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Monday, September 26, 2022

Technology will bring significant changes to trucking


With all of the news reports of high freight demand recently, many think the current trucking conditions will continue for a long time. And they may. But some veteran trucking executives say the good times in the industry will not last forever.

According to FreightWaves, three major technological disruptions will drastically shrink demand for for-hire trucking services within the next decade. Nearly 20% of for-hire truckload freight is at risk, putting the trucking industry in a position to experience one of the most drastic freight-demand declines in history.

The technologies FreightWaves refers to is not industry advances like autonomous vehicles, but rather technologically-driven market changes that impact three of the segments that truckers serve.

They are retail, autos, and agriculture.

Today, e-commerce represents 13% of all retail sales, and retail accounts for 21% of all trucking freight. Quick arithmetic would tell you that e-commerce currently accounts for only 2.7% of all trucking freight.

Consulting firm A.T. Kearney estimates that e-commerce will represent nearly 32% of all retail sales by 2030 which means e-commerce should be around 7% of the entire trucking market.

With Amazon having nearly 50% share of e-commerce sales in the U.S., we can conclude that today over 3.5% of all truckload freight comes from them.

This enables them to build private dedicated freight networks that for-hire carriers don’t see. If Amazon were to continue to dominate e-commerce at the same percentage, they would control a purchased transportation budget of approximately $30B of truckload volume. This puts them in a category of density that is only matched by the big-three parcel carriers- UPS, FedEx, and USPS.

Amazon, which spends over $6B dollars today on truckload freight, has been moving more and more freight over to intermodal. Also, they plan to build out their internal linehaul network with a set of dedicated and semi-dedicated owner operators. FreightWaves says it is very clear that Amazon wants to control as much of their freight as possible, relying less and less on for-hire carriers as they ramp up.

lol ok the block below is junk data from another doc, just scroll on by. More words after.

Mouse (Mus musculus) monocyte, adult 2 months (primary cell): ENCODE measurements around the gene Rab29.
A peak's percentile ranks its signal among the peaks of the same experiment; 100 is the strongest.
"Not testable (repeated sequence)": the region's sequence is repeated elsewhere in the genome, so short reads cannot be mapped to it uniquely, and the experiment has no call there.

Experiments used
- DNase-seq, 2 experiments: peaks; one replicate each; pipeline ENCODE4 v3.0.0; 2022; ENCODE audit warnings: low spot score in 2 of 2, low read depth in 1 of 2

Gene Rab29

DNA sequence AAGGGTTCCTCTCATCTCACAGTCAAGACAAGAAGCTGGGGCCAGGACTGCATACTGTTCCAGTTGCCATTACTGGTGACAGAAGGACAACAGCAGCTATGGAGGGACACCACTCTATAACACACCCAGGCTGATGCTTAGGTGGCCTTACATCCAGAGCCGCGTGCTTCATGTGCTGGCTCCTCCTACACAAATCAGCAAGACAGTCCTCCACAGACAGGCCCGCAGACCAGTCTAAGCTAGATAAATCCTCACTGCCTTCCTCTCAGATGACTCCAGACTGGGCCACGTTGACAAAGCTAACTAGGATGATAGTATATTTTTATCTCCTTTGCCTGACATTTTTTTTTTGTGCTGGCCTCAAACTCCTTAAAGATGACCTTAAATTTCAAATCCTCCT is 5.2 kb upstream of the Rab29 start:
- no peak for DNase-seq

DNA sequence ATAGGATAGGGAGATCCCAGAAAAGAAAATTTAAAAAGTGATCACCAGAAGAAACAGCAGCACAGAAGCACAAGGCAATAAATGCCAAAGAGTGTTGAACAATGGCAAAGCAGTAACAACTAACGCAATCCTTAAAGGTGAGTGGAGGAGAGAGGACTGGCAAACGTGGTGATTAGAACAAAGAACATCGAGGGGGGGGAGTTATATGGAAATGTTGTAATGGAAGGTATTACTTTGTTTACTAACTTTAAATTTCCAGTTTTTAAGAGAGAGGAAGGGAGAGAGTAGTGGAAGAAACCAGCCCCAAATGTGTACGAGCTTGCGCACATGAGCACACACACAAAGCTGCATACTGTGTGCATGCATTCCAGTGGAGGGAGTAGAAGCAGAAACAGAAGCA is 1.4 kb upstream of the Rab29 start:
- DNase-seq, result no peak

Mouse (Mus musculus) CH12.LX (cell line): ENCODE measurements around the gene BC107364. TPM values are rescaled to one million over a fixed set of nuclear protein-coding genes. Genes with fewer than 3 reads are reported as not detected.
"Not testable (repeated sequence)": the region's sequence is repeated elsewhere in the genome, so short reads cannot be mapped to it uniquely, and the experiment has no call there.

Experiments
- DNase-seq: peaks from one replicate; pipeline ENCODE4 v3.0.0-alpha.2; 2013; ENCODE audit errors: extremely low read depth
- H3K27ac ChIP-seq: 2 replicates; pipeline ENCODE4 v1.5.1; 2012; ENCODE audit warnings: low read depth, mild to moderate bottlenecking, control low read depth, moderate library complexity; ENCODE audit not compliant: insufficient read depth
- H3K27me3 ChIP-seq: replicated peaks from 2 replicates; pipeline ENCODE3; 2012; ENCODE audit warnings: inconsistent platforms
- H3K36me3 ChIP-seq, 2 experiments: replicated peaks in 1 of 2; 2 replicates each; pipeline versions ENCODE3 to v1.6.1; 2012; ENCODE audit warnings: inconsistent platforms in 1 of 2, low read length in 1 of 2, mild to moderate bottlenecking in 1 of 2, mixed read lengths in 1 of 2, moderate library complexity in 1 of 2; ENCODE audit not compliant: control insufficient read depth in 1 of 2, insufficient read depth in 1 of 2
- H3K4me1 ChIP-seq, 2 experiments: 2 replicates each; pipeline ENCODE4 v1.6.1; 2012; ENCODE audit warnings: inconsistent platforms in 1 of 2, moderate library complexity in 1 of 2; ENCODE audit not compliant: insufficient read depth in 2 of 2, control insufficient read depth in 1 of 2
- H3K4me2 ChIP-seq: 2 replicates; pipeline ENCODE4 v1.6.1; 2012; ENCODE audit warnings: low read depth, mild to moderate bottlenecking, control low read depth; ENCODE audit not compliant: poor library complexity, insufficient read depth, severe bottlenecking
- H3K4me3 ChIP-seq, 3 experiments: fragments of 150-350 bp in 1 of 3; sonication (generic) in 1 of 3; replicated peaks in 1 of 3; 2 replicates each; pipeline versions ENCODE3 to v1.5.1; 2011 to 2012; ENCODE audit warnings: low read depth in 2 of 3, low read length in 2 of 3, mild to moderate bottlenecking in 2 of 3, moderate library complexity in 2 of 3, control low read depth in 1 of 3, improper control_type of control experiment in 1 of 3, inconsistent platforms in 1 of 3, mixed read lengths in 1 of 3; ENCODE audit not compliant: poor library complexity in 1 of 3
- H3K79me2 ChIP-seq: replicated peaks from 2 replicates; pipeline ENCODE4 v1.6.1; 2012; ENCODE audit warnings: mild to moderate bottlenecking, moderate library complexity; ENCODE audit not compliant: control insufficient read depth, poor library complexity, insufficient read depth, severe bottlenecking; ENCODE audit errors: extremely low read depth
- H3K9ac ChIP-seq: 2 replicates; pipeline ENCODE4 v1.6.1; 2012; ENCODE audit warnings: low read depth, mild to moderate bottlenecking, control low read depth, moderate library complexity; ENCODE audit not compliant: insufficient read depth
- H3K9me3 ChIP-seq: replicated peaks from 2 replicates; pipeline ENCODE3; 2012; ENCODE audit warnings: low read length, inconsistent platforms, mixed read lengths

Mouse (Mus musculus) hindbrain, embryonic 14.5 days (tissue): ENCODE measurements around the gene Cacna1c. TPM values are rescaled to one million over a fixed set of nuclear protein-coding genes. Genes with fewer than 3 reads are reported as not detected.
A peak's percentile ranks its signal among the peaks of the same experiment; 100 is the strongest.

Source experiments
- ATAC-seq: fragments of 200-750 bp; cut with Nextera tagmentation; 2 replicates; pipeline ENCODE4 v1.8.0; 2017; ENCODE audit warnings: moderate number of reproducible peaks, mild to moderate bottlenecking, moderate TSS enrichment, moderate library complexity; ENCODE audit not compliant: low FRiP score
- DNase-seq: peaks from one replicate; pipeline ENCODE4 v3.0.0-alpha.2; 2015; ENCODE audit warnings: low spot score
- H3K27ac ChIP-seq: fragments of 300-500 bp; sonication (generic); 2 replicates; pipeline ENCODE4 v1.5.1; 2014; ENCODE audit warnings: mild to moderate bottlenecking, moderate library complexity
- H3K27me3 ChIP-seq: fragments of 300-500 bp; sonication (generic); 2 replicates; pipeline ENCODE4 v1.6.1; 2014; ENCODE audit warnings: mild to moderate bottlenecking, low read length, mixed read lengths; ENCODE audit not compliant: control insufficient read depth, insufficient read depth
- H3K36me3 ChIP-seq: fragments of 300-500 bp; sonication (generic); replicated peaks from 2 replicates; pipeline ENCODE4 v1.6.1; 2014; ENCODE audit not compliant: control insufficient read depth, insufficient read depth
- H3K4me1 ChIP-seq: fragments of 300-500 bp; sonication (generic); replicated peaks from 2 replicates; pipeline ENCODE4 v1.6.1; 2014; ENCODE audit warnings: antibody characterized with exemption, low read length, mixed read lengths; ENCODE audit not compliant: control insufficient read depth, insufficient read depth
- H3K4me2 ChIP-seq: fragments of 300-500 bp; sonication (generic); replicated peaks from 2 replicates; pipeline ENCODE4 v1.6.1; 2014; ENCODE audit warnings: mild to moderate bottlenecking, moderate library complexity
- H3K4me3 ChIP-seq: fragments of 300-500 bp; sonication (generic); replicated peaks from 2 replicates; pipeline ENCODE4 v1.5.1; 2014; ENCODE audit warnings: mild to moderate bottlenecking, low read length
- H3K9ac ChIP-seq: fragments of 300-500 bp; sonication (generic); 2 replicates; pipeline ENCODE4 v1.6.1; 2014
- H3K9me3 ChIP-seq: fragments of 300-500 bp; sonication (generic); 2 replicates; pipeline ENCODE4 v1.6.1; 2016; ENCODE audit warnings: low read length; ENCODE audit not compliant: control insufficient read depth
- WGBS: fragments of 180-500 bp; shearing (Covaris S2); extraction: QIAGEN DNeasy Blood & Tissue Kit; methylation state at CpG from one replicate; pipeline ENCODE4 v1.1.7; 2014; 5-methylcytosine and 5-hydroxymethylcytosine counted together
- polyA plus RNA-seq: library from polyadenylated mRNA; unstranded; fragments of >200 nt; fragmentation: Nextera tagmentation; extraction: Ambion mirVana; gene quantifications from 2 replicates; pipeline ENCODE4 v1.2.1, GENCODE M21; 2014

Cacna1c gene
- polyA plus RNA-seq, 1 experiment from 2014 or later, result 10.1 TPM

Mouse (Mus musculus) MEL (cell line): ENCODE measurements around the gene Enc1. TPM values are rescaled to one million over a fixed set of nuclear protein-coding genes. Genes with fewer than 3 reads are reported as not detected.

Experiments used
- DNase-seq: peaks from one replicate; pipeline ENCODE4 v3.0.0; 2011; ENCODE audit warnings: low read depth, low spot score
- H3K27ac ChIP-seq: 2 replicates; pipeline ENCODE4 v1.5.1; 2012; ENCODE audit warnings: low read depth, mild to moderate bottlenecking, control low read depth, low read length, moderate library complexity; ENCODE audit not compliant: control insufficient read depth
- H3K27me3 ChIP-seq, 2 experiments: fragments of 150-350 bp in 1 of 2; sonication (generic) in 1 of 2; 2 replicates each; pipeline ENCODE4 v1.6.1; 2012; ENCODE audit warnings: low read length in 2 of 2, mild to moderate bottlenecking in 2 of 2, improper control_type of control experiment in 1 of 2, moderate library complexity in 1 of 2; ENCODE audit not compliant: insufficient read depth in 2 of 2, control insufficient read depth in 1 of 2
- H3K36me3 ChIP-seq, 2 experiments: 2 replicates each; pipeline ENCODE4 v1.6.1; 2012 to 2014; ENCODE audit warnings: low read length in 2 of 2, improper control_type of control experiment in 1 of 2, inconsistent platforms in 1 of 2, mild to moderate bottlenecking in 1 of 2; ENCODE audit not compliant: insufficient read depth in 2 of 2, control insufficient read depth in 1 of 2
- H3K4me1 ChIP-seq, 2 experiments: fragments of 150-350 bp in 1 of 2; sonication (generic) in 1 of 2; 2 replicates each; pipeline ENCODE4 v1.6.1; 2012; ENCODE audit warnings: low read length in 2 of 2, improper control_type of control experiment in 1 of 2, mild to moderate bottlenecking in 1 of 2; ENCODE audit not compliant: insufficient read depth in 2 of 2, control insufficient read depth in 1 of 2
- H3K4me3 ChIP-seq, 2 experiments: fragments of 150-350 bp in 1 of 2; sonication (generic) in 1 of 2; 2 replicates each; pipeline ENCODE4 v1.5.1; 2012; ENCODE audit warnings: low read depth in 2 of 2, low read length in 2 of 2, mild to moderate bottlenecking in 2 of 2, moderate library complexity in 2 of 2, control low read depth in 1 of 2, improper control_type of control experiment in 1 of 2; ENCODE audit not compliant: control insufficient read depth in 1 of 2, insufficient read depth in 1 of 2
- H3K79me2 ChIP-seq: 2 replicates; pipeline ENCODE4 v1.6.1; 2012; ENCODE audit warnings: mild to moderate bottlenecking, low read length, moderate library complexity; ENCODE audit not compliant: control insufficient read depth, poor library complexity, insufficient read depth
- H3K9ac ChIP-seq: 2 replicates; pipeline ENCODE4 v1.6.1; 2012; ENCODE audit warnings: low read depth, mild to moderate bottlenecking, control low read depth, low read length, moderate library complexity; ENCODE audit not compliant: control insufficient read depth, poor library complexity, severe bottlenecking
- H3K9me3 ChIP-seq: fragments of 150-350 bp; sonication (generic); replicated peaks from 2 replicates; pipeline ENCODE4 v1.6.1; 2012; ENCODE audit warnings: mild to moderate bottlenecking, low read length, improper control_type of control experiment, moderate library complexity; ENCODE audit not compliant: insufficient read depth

The automotive sector is responsible for 9% of all trucking freight. If autonomous electric vehicles become a decisive force, then it could mean that consumers buy less automobiles.

Some experts argue that transportation-as-a-service will become the norm, citing research stating that using a car service will be one-tenth of the cost of owning a vehicle.

Tony Seba, author and futurist, believes 95% of passenger miles will be on electric and autonomous vehicles and the U.S. automotive fleet will shrink 80%. Additionally, the demand for individually owned vehicles will drop 70%, and 80-90% of the current parking lots in America will be vacant.

Although it seems hard to believe that things will change that much, it seems plausible that families will reduce their automobile purchases to just one vehicle and because of the durability of electric powertrains, they are likely to hold on to them much longer.

This is already happening in major cities around the world. Luxury home builders in Vancouver have started to build homes with garages for a single car, recognizing that consumers with on-demand services for commuting were not buying two cars.

With the auto supply chain representing 9% of the trucking freight volume, knocking out 80% of this would mean a loss of around 7.2% of all trucking freight.

FreightWaves also says agriculture is about to get completely disrupted by technology. The concept of urban agriculture means food will be grown within about fifty miles of where it is consumed and won’t need as much freight transportation.

Freight costs as a percentage of the final agricultural product cost, tends to be much higher than in other verticals also, accounting for as much as 70% of the final cost of the product.

Agtech startups are trying to radically change the industry through the development of vertical and indoor agriculture.

The other part of the ag freight market has to do with lab-grown meat. Lab grown meats are genetically identical to animal raised meat, except they are grown using in-vitro cells from live animals and replicated.

According to the Transportation Research Board, agricultural products account for 31% of total ton-miles of freight moved. Furthermore, trucks move over 90% of the nation’s fresh fruits and vegetables and 95% of livestock transportation.

Produce and livestock trucking is estimated to generate nearly 18% of trucking industry revenue. If you source food farmed locally, you have no need to truck long distances. If just half of the food goes this way by 2030, 9% of freight volume would be at risk.

According to FreightWaves prediction, the trucking carriers are enjoying favourable conditions now, but within a few years that will start to change. By 2030, consumers will likely be buying their daily produce on Amazon that was farmed locally indoors with a side-order of lab filet, delivered in an autonomous vehicle direct to their home. The trucking industry, faced with less and less freight, will also let look dramatically different as a result.